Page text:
10 Songs, 33 Minutes

EDITORS’ NOTES

By the time Ray Wylie Hubbard released The Ruffian's Misfortune, the 68-year-old alt-country godfather had achieved almost mythological status in the Americana realm. Surrounded by blues-soaked barbed-wire guitar licks, Hubbard sounds like an apocalyptic Texas preacher invoking otherworldly powers on album-opener "All Loose Things." But his salutes to blues players Charlie Musselwhite ("Mr. Musselwhite's Blues") and Jessie Mae Hemphill ("Jessie Mae"), not to mention the unnamed rock & roll femme fatale of "Chick Singer Badass Rockin'," underline the fact that he remains as earthy and earthly as ever.

EDITORS’ NOTES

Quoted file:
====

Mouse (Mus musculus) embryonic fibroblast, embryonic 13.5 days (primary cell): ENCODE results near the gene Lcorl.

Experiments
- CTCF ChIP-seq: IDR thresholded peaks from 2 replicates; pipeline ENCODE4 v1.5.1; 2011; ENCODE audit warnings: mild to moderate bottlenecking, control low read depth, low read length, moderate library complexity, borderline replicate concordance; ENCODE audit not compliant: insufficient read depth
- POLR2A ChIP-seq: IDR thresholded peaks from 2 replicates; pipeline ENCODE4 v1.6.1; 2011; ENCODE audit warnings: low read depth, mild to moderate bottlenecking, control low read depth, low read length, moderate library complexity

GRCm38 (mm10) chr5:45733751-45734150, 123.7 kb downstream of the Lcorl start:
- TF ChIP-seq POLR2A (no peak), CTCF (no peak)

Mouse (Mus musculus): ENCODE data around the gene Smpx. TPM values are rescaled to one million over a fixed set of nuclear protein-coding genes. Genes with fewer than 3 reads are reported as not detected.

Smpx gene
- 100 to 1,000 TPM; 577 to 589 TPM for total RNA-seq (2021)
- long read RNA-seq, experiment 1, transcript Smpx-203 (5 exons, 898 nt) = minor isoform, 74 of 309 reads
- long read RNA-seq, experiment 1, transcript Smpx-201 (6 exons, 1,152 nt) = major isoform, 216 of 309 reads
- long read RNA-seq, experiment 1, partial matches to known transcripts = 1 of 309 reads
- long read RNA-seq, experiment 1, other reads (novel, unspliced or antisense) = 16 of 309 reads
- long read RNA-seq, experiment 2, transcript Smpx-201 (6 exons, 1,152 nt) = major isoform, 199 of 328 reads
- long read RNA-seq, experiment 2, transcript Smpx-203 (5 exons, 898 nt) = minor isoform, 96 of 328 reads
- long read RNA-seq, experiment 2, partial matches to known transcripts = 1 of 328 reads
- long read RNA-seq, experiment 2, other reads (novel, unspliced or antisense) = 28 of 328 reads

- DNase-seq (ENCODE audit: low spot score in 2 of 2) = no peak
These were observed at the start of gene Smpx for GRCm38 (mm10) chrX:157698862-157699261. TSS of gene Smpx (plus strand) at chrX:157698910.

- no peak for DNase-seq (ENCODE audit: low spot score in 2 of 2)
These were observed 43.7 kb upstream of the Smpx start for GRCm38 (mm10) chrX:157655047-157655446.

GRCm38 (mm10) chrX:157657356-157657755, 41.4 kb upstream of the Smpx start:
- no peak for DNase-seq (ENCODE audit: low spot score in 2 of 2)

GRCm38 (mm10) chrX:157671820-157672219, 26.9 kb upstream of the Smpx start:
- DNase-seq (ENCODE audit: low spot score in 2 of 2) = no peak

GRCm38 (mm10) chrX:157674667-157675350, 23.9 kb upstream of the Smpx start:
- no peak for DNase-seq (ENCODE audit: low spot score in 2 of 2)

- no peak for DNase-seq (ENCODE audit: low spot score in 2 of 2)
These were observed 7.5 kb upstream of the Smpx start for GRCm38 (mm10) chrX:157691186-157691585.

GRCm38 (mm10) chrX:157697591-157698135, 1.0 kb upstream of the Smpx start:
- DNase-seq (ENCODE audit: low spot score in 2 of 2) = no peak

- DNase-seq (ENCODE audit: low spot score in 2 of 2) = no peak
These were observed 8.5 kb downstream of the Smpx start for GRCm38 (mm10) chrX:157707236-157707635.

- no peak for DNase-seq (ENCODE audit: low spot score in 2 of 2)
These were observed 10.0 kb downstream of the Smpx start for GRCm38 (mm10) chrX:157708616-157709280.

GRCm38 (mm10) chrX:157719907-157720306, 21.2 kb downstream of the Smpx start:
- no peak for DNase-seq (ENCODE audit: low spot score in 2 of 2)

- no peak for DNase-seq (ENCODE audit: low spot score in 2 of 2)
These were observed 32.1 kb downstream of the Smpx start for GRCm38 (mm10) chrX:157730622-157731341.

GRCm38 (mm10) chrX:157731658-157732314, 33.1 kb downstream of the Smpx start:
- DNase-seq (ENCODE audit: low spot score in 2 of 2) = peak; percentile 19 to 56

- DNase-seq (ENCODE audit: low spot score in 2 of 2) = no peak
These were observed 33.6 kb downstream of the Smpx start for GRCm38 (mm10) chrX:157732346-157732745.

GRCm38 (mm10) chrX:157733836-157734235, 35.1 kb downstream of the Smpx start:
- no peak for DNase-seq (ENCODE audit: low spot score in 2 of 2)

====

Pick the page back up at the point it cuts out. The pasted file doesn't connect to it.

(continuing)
By the time Ray Wylie Hubbard released The Ruffian's Misfortune, the 68-year-old alt-country godfather had achieved almost mythological status in the Americana realm. Surrounded by blues-soaked barbed-wire guitar licks, Hubbard sounds like an apocalyptic Texas preacher invoking otherworldly powers on album-opener "All Loose Things." But his salutes to blues players Charlie Musselwhite ("Mr. Musselwhite's Blues") and Jessie Mae Hemphill ("Jessie Mae"), not to mention the unnamed rock & roll femme fatale of "Chick Singer Badass Rockin'," underline the fact that he remains as earthy and earthly as ever.

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